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NC3Rs: National Centre for the Replacement Refinement & Reduction of Animals in Research

A new partnership with F1000Research

29 June 2017
An orange logo for the NC3Rs F1000 Research publication portal

In her latest blog, NC3Rs Chief Executive, Vicky Robinson, describes our new collaboration with F1000Research to develop a portal for NC3Rs grant holders to publish details on their 3Rs method development. 

We have recently published the NC3Rs strategy which sets out our ambitions for the next three years. A major theme running through the strategy is addressing the lag between the development of 3Rs models and approaches and their adoption by other researchers into routine practice. There are a number of reasons for what we are referring to as the 3Rs “valley of death”, which include a lack of awareness of, or confidence in, new approaches and how they can be used to improve scientific outcomes as well as minimise animal use or suffering.

One barrier that needs tackling is the lack of published information on 3Rs models and approaches, including methodological and technical details, performance characteristics, and comparison with current state-of-the-art or gold standard models. Without this information it is almost impossible for other research groups to know what is available, let alone consider how it might be adopted in their lab. 

Frustratingly, this gap in information sometimes also applies to the output of work funded by the NC3Rs. Our grant holders have excellent publication records but the 3Rs impacts are not always included in their papers even when the NC3Rs is acknowledged as the funder of the work. We recently asked for feedback on this issue in our annual data collection through ResearchFish. Although only a snapshot, there was a common trend to the feedback which included journals and referees asking for references to the 3Rs to be cut, and animal work being seen as more credible than in vitro studies and therefore easier to publish.

While it is of course important that exciting scientific findings arising from NC3Rs funding are routinely published, it is a missed opportunity for achieving a 3Rs legacy to not report the model development itself. To address this we have established a new collaboration with F1000Research to set up an NC3Rs Gateway – a dedicated portal for NC3Rs grant holders to publish what they achieved in enough detail to demonstrate the utility of the 3Rs model or approach and where appropriate how they have tested it. The Gateway will ensure that all the research we fund can be published, regardless of the outcome, as well as providing an opportunity to better showcase our 3Rs impacts.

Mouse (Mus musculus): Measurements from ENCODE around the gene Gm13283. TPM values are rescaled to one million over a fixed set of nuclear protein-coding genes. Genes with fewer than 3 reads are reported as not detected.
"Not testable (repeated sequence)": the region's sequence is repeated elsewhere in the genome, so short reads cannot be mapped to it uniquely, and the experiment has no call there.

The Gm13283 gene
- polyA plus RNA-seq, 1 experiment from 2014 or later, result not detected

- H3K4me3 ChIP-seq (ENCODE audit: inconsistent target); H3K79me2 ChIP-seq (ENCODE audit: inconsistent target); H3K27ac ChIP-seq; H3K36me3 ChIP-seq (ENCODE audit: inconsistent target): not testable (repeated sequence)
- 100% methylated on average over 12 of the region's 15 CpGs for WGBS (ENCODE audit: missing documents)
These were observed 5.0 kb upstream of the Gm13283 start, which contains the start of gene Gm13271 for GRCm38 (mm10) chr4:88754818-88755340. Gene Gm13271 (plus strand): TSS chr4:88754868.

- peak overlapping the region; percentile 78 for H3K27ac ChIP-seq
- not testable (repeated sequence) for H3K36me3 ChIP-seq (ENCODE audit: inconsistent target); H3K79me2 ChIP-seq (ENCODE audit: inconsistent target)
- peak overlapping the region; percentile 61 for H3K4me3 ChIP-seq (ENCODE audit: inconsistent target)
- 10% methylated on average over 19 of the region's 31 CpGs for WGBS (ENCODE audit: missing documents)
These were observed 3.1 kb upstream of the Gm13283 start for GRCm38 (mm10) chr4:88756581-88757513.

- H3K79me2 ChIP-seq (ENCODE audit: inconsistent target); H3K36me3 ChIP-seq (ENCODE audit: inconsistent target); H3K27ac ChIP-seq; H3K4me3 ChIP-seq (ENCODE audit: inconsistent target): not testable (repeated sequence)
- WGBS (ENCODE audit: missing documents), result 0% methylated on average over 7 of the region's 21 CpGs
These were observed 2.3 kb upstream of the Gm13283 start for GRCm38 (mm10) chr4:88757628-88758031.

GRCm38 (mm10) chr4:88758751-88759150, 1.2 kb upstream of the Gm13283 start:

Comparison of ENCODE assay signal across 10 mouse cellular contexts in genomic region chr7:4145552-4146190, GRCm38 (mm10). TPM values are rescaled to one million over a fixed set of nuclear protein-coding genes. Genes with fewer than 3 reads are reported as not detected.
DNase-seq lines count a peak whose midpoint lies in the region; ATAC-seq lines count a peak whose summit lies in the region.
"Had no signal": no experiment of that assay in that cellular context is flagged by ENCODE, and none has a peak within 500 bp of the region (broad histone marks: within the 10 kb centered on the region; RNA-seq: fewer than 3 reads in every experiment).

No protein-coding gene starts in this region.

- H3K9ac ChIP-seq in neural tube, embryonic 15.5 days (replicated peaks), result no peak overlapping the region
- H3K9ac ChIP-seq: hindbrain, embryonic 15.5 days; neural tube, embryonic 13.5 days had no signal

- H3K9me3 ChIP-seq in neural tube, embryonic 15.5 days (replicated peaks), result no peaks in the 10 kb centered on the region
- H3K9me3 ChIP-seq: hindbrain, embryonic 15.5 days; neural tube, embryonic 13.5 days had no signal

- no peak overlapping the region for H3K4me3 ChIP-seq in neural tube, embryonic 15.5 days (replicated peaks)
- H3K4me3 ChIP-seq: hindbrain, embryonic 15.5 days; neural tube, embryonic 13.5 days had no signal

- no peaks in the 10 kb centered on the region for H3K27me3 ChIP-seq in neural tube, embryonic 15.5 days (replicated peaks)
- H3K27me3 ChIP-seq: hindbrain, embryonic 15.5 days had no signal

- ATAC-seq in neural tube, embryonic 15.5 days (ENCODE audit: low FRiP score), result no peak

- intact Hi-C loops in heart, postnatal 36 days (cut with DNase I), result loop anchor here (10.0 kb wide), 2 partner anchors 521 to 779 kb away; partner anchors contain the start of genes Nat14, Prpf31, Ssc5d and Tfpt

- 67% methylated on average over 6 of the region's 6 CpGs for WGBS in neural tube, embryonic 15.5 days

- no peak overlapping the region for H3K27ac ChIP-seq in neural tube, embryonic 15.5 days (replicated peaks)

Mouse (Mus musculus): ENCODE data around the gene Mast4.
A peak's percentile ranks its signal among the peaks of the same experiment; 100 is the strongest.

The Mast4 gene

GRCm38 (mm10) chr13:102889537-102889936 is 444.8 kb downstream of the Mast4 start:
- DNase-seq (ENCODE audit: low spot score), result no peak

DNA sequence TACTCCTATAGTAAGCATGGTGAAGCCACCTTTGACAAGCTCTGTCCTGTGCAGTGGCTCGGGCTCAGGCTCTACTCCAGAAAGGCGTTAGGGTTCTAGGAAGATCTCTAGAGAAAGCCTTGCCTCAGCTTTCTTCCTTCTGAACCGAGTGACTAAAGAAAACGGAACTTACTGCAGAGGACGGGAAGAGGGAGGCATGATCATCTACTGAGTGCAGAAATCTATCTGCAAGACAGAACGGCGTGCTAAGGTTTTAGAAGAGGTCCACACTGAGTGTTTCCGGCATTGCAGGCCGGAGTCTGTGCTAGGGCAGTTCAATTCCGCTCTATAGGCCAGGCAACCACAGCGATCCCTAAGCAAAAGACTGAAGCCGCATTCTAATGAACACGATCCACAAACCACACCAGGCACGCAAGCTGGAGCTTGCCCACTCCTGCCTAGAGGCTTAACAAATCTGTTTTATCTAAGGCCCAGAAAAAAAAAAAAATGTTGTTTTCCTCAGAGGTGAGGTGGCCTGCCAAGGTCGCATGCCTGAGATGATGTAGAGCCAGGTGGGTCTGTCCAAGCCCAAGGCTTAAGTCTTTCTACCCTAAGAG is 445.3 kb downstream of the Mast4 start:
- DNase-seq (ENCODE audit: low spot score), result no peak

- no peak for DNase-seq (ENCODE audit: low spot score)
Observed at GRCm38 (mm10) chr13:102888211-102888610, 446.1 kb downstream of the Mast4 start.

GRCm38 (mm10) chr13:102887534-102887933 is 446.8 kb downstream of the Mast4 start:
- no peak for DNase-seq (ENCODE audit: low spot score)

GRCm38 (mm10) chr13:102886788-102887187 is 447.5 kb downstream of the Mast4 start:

F1000Research is a new breed of publication. It is open access with fast turnaround and transparent peer review that happens after publication (following editorial checks). The journal doesn’t have an impact factor which we know will cause some consternation. That said, increasingly a journal’s impact factor is no longer seen as a “kitemark” for the quality of the papers it publishes. Major funders such as Wellcome and the Gates Foundation have collaborations with F1000Research so a precedent has been set. Papers receive a digital object identifier (doi), and subject to satisfactory reviews are indexed in PubMed so can be included in the REF.  

Feedback from our grant holders about this new collaboration has been very positive, with recognition that F1000Research provides them with new opportunities, including the option to upload videos. We understand the need to be flexible, for example, in terms of timing to allow studies using the model or approach to be published elsewhere. Over the next few months we will be finalising details and our intention is to consult as far as possible with our grant holders before a launch early next year. This is a great opportunity for increasing the profile of 3Rs research and encouraging others to consider whether the new models and approaches being developed with NC3Rs funding could support their research. More broadly, the NC3Rs/F1000Research Gateway will enable others interested in the science we fund, from regulators to ethics committee members, to get a better idea of 3Rs models and approaches (including their strengths and limitations) available across a range of research areas.